Most discussions on global warming begin and end with the science. Yet science cannot explain how global warming became a political issue. The first two scientists to quantify the greenhouse effect, the Swede Svante Arrhenius and the Briton Guy Stewart Callendar, both welcomed global warming as a good thing that would delay the return of the deadly glaciers. Neither did nature force global warming onto political agendas with record heat waves and droughts. The 1930s Dust Bowl was America’s most extreme climatic event, for example: Records for high temperatures were set in three times as many states in the 1930s as in the 1980s and 1990s combined.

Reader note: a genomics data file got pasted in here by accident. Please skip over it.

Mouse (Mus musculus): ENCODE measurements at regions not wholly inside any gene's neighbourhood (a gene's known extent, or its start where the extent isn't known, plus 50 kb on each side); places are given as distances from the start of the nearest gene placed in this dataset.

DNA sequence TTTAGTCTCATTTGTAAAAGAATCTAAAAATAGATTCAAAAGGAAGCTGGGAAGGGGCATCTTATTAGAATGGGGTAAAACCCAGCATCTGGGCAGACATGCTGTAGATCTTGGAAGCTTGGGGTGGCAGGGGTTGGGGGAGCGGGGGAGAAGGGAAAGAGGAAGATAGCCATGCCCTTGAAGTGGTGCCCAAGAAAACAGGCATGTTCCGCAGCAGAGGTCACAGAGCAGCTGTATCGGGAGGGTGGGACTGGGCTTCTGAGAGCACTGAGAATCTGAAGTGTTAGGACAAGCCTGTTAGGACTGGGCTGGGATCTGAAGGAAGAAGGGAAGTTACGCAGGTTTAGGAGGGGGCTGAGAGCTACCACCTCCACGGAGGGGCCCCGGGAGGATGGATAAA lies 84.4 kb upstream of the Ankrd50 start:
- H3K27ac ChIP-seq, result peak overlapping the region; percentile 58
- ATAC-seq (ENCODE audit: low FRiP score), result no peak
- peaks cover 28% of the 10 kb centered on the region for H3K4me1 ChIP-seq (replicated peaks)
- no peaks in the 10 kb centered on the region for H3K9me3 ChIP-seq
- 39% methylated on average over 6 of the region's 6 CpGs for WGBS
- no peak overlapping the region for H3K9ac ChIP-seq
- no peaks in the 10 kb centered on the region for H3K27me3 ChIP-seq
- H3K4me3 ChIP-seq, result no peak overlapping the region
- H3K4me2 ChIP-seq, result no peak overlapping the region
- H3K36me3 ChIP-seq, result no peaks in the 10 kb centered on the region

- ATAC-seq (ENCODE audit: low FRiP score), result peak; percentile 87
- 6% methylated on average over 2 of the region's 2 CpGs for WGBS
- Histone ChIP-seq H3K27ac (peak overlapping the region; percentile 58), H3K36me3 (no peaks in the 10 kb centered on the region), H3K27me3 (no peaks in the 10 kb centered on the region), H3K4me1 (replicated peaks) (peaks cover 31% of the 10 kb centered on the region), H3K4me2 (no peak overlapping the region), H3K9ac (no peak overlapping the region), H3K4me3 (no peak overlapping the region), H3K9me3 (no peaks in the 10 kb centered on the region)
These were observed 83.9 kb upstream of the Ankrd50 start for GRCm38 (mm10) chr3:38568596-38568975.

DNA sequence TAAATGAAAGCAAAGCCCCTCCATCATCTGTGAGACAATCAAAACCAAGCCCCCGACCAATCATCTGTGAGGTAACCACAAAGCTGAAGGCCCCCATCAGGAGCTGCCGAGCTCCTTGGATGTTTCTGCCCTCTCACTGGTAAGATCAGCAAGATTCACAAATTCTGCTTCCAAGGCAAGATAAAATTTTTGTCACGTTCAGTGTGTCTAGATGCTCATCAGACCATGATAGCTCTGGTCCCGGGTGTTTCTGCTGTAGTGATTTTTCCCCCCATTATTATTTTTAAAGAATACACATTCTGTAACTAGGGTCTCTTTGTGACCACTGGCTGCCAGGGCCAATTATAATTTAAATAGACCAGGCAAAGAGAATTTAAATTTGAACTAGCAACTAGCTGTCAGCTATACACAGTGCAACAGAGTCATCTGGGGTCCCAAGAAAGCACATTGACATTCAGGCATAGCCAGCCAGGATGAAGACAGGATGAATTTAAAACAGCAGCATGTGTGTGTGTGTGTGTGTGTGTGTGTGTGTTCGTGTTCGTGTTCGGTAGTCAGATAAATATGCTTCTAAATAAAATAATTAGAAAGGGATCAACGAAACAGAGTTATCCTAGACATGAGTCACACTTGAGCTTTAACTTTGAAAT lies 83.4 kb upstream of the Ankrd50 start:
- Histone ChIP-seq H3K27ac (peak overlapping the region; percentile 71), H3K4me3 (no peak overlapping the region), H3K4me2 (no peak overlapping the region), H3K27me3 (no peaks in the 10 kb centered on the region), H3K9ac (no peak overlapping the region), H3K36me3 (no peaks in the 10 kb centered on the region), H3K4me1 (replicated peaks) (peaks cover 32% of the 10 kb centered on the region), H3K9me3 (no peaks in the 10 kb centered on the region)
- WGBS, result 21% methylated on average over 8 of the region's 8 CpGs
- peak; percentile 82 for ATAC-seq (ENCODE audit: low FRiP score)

What made global warming a political issue was the rise of environmentalism. While political theorists worried that the post–Cold War world would be defined by a clash of civilizations, environmentalists believed that politics should be about resolving the clash of civilization with nature. In this view, global warming is just one dimension of that clash. In his classic book Earth in the Balance (1992), Al Gore listed, in addition to the climate crisis, a waste crisis, the rainforest crisis, a thousand-fold acceleration in the species-extinction rate, and the ozone-hole crisis.